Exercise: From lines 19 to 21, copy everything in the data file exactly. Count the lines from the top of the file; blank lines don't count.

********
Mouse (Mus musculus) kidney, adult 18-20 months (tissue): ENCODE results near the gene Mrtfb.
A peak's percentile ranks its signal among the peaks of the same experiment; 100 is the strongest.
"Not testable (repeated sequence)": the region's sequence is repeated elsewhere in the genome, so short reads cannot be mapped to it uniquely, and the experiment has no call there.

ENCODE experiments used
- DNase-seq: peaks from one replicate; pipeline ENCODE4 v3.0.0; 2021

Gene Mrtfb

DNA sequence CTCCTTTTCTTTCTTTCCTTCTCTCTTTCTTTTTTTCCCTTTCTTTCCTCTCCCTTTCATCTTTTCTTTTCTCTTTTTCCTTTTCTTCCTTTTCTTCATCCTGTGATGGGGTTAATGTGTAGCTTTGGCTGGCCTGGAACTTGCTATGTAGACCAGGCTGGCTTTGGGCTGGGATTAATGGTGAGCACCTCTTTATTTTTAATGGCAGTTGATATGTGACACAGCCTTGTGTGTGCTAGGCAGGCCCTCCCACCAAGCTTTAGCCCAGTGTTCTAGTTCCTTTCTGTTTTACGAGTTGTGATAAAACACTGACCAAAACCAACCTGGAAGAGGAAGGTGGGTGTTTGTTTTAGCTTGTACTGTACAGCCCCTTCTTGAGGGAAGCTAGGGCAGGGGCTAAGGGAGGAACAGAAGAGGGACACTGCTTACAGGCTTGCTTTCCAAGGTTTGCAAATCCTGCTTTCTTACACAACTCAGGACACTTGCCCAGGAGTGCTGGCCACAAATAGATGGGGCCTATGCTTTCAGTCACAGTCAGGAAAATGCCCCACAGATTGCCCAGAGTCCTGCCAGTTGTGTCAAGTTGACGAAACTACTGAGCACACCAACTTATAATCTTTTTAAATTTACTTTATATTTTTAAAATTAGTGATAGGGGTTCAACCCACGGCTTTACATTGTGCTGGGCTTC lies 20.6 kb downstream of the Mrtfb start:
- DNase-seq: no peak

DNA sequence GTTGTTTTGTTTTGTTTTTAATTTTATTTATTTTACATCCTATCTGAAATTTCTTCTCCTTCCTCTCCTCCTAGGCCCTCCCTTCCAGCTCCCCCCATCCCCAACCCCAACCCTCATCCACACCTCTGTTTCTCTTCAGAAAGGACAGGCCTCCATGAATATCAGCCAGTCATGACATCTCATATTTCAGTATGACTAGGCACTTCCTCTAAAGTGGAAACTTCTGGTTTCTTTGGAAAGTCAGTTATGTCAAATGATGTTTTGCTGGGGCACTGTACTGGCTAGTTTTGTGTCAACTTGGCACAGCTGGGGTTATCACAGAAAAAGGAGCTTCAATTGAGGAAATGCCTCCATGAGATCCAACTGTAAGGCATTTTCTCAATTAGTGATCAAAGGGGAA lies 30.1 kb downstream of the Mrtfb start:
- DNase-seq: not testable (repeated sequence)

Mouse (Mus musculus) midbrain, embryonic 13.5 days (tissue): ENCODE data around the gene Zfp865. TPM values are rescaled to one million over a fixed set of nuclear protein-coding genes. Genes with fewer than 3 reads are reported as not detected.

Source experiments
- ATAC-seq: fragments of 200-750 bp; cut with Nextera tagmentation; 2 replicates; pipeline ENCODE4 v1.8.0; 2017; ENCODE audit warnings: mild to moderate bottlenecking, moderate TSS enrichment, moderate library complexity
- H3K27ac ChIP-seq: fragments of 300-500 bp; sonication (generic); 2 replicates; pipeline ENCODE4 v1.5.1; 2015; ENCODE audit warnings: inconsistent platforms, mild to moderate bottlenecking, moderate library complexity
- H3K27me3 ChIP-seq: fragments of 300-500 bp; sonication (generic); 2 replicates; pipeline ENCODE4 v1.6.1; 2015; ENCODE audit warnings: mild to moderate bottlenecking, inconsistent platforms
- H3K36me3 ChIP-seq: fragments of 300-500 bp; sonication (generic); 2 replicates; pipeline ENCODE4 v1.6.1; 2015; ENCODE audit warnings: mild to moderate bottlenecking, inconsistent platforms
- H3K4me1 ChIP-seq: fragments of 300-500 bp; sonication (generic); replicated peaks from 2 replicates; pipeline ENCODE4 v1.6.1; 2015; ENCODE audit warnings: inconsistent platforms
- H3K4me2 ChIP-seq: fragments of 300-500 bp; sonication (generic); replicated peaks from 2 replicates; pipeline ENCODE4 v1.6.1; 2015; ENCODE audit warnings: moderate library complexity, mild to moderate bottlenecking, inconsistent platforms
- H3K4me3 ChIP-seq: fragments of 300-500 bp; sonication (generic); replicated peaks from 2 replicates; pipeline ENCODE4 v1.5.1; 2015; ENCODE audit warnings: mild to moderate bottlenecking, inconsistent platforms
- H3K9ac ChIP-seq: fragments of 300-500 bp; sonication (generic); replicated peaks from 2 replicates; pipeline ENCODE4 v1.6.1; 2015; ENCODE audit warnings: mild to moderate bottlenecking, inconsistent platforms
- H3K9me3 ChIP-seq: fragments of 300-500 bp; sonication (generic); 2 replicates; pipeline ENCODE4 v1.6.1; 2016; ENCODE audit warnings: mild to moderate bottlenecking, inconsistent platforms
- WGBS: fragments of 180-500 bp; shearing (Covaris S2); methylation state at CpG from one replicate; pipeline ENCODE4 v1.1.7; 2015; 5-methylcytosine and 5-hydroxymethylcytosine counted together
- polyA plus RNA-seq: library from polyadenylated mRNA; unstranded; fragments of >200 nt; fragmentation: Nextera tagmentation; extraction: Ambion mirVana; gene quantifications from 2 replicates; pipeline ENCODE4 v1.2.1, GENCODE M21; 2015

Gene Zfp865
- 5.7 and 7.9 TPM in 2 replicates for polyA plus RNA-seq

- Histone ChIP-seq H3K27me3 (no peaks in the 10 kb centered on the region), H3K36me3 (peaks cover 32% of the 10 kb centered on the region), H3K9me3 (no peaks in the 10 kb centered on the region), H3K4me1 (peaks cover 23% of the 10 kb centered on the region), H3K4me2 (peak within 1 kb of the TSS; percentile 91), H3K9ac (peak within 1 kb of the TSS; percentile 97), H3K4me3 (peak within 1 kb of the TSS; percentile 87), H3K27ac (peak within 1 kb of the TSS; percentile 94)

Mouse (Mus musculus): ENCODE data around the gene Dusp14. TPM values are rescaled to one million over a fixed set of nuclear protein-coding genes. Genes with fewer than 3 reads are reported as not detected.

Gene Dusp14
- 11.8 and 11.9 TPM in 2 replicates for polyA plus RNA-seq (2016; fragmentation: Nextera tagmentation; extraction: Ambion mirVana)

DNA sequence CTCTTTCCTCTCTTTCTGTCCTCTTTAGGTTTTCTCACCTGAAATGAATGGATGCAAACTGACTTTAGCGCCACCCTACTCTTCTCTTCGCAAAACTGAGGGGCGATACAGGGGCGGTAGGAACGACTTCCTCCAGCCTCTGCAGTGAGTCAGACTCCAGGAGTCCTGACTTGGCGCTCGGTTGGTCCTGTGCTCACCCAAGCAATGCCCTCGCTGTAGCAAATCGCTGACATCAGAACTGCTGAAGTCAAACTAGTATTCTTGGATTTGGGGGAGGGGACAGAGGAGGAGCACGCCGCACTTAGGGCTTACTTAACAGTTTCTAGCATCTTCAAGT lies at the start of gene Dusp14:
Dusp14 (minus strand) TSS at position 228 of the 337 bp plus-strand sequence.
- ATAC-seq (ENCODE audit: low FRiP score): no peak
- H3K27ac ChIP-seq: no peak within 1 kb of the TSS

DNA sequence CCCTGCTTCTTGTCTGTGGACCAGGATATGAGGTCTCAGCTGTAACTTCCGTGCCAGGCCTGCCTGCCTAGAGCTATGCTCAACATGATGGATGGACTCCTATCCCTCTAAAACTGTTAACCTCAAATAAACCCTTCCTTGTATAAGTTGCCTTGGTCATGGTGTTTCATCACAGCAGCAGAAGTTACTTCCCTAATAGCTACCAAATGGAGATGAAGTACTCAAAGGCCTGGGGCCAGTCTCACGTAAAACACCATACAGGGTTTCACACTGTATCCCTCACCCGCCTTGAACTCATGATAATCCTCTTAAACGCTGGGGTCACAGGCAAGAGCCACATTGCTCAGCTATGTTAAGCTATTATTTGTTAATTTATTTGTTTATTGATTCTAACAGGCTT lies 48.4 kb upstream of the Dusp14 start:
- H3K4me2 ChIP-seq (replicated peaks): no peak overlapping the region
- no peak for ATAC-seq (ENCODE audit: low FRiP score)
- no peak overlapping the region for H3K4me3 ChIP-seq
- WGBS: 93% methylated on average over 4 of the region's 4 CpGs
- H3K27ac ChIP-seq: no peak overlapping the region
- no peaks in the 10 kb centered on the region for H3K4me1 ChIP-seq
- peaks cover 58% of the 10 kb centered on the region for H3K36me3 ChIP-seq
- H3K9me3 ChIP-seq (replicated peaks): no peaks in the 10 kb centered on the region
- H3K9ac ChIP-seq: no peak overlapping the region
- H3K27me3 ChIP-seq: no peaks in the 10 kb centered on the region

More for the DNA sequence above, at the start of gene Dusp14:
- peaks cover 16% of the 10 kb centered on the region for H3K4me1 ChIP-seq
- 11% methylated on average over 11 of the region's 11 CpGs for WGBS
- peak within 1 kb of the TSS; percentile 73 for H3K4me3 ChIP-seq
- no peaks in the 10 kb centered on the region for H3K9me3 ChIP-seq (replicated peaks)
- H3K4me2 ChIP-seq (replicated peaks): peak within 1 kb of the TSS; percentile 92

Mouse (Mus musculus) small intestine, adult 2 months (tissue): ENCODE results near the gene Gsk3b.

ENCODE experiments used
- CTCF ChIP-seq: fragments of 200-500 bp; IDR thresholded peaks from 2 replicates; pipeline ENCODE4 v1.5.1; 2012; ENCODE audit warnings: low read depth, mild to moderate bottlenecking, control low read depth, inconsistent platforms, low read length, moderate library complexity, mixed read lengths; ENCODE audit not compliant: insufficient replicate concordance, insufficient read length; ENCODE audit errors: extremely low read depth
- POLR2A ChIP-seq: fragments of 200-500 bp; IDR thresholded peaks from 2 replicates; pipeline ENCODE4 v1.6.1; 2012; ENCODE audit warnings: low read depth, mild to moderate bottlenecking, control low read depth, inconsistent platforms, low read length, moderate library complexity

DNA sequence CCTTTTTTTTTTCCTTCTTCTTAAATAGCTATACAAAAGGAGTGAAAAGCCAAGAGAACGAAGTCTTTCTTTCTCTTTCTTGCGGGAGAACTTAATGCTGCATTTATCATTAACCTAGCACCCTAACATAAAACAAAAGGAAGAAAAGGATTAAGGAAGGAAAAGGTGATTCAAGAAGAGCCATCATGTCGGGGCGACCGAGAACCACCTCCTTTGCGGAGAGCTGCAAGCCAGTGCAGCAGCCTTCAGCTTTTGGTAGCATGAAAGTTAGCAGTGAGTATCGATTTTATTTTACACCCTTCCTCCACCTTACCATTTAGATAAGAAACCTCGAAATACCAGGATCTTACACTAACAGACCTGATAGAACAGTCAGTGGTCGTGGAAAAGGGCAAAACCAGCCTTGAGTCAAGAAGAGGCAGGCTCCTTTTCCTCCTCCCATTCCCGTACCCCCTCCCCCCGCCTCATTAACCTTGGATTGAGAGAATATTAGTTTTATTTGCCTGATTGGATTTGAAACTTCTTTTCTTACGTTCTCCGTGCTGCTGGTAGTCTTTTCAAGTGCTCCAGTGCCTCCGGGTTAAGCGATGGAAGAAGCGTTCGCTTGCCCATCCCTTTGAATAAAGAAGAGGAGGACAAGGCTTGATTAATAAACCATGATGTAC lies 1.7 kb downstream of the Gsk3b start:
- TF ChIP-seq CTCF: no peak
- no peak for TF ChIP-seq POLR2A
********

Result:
- H3K4me3 ChIP-seq: fragments of 300-500 bp; sonication (generic); replicated peaks from 2 replicates; pipeline ENCODE4 v1.5.1; 2015; ENCODE audit warnings: mild to moderate bottlenecking, inconsistent platforms
- H3K9ac ChIP-seq: fragments of 300-500 bp; sonication (generic); replicated peaks from 2 replicates; pipeline ENCODE4 v1.6.1; 2015; ENCODE audit warnings: mild to moderate bottlenecking, inconsistent platforms
- H3K9me3 ChIP-seq: fragments of 300-500 bp; sonication (generic); 2 replicates; pipeline ENCODE4 v1.6.1; 2016; ENCODE audit warnings: mild to moderate bottlenecking, inconsistent platforms